Now, that’s less of a worry for you than it would be generally; since the managers who you’ll turn to for references in the future have already left, your chances of negative repercussions are lower. But that doesn’t insulate you entirely, because you don’t always get to choose your references. If a hiring manager happens to know someone at your old company personally, for example, they might call them to ask about you regardless of whether they’re listed as an official reference or not. So it’s still something to keep in mind as a possibility, even though it doesn’t carry as much risk as it could.

Despite all this, if you really feel strongly about speaking up, your best shot at making an impact is to pick one clear issue and give feedback on that. Choose something that you think has a realistic chance of being changed (so not “all the new managers suck” or “what’s with all the terrible decision-making?”) and focus on that as unemotionally as you can. It still might not get through to anyone, but it’ll have better odds than a long list of complaints would.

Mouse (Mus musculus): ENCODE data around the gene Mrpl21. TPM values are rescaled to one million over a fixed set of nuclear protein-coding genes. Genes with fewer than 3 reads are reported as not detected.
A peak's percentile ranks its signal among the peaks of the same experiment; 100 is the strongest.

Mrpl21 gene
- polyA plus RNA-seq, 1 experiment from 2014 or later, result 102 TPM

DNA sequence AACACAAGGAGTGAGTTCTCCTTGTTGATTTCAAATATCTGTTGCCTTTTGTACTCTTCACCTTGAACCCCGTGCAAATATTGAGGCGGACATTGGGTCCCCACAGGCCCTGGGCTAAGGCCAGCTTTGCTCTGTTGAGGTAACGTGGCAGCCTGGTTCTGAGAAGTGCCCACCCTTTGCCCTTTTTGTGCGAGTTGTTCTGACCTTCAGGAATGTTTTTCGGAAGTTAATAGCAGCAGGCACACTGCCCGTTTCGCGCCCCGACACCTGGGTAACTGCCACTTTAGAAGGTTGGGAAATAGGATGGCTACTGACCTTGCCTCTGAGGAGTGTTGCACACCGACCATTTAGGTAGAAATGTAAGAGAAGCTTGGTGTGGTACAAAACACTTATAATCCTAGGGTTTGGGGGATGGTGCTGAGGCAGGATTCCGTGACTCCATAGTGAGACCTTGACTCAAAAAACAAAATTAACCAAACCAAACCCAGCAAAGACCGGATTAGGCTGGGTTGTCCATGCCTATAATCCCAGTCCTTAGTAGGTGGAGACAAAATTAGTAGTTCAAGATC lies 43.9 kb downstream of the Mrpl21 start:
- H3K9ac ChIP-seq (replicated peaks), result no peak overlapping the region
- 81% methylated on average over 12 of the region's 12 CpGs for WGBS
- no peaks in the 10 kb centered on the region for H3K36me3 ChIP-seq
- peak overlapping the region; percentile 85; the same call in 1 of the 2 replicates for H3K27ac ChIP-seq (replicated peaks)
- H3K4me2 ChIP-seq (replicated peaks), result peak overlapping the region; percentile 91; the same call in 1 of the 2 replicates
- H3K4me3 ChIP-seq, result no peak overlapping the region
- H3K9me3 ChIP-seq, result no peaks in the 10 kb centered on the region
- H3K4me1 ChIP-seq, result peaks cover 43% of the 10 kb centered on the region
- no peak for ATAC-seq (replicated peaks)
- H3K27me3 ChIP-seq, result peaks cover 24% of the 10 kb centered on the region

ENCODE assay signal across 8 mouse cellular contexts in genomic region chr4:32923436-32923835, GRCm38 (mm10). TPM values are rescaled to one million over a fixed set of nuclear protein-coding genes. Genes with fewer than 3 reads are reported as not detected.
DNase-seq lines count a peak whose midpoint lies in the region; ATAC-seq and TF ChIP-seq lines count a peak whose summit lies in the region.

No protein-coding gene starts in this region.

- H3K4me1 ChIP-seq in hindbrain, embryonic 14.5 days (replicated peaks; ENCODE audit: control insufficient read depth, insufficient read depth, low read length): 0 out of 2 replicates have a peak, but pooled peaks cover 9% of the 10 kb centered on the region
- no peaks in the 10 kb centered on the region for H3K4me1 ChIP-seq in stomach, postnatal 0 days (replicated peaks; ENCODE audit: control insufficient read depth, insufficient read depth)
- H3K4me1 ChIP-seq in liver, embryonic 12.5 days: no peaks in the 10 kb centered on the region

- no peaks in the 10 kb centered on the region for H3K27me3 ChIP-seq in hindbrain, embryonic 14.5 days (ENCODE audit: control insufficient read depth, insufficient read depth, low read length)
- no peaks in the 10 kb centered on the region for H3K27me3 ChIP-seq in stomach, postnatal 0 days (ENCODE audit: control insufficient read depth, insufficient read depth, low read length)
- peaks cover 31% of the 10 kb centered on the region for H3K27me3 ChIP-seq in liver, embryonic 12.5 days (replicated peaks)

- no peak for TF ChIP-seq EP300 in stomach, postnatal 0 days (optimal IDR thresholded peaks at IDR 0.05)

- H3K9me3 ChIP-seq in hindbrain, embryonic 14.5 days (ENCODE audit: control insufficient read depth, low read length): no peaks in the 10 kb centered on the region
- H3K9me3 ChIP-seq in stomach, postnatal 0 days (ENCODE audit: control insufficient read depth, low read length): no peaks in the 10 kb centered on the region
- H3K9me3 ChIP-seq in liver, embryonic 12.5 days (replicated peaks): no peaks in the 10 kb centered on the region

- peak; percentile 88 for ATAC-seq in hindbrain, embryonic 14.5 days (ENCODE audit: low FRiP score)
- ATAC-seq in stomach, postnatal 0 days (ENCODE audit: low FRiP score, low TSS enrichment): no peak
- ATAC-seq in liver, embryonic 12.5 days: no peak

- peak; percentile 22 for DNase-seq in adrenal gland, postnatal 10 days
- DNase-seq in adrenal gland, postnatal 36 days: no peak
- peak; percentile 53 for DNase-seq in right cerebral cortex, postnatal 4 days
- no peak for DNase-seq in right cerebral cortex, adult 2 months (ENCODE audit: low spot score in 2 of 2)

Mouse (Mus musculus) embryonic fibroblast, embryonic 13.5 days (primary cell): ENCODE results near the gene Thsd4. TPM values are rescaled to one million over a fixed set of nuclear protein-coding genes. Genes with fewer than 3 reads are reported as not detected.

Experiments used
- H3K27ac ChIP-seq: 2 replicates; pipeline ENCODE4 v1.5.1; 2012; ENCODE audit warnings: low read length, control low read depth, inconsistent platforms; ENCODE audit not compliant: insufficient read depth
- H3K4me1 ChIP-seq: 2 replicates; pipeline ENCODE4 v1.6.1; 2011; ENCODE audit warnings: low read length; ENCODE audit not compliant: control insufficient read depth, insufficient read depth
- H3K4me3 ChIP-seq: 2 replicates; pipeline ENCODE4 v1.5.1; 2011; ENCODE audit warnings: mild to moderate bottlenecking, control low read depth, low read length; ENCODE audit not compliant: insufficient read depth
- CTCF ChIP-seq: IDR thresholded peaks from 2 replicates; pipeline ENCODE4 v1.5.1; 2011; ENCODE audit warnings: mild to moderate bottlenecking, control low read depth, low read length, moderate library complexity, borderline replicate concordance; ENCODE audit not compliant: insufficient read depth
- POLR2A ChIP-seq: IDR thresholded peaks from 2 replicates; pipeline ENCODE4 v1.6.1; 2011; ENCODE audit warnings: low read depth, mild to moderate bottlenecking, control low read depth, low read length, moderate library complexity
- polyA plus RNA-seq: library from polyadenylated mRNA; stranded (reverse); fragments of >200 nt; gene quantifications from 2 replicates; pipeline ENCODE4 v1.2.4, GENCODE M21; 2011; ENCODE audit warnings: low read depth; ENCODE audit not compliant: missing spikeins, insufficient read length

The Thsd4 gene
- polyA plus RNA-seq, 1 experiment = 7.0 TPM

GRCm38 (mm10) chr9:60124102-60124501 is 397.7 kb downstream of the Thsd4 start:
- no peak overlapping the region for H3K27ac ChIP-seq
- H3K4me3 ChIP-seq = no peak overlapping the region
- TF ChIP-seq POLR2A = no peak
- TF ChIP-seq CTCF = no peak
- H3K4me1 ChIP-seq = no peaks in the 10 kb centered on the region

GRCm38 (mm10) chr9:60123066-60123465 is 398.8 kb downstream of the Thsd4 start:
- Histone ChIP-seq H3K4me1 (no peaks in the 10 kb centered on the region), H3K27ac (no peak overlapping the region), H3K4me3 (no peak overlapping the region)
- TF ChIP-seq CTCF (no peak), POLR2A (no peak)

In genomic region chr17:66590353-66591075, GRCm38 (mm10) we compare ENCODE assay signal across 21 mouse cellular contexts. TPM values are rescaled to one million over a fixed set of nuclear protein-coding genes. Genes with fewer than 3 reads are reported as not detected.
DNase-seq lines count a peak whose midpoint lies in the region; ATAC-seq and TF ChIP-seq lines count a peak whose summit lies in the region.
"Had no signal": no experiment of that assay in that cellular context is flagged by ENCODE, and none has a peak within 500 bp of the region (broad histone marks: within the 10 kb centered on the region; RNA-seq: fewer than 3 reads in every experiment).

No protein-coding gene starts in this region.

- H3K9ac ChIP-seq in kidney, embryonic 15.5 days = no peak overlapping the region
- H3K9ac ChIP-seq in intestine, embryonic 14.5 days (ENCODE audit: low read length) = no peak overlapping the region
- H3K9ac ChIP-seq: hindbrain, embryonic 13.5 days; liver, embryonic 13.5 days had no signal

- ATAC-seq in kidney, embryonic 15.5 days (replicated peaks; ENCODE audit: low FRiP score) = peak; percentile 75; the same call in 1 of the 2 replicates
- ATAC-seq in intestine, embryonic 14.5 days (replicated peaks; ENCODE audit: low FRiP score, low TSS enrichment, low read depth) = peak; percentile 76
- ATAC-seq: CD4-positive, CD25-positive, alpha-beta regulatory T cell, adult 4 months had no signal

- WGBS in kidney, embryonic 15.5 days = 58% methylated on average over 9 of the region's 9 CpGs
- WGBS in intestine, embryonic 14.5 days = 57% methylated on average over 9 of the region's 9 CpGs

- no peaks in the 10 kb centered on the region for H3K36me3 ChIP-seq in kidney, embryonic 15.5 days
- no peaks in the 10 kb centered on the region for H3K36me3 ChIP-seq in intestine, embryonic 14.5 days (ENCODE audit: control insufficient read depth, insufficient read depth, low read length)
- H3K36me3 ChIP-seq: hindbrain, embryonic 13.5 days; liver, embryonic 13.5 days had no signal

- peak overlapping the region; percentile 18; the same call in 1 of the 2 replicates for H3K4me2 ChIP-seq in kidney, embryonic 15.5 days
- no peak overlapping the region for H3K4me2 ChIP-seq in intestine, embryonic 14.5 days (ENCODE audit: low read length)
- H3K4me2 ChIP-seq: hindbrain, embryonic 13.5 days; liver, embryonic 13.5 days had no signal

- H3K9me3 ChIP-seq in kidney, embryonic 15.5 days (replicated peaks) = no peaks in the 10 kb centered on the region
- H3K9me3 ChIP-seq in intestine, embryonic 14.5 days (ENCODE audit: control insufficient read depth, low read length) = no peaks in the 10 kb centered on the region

Beyond that, though, focus on moving on. You’ve found a new job, you’re escaping this bad one, and you no longer have a professional obligation to help this company find solutions to its problems.

Originally published at New York Magazine.

{ 83 comments… read them below }

  1. Exeunt*

    Another reason not to participate in exit interviews for dysfunctional companies: some of them use the exit interview as a way to create a CYA paper trail.

      1. Addison DeWitt*

        Yes, I assume the main point is to sniff out if this person is thinking of suing you after they leave.

        I always felt, if they wouldn’t listen to me when they were paying for my thinking, why would they listen now? Answer of course is, they won’t.

      2. Antilles*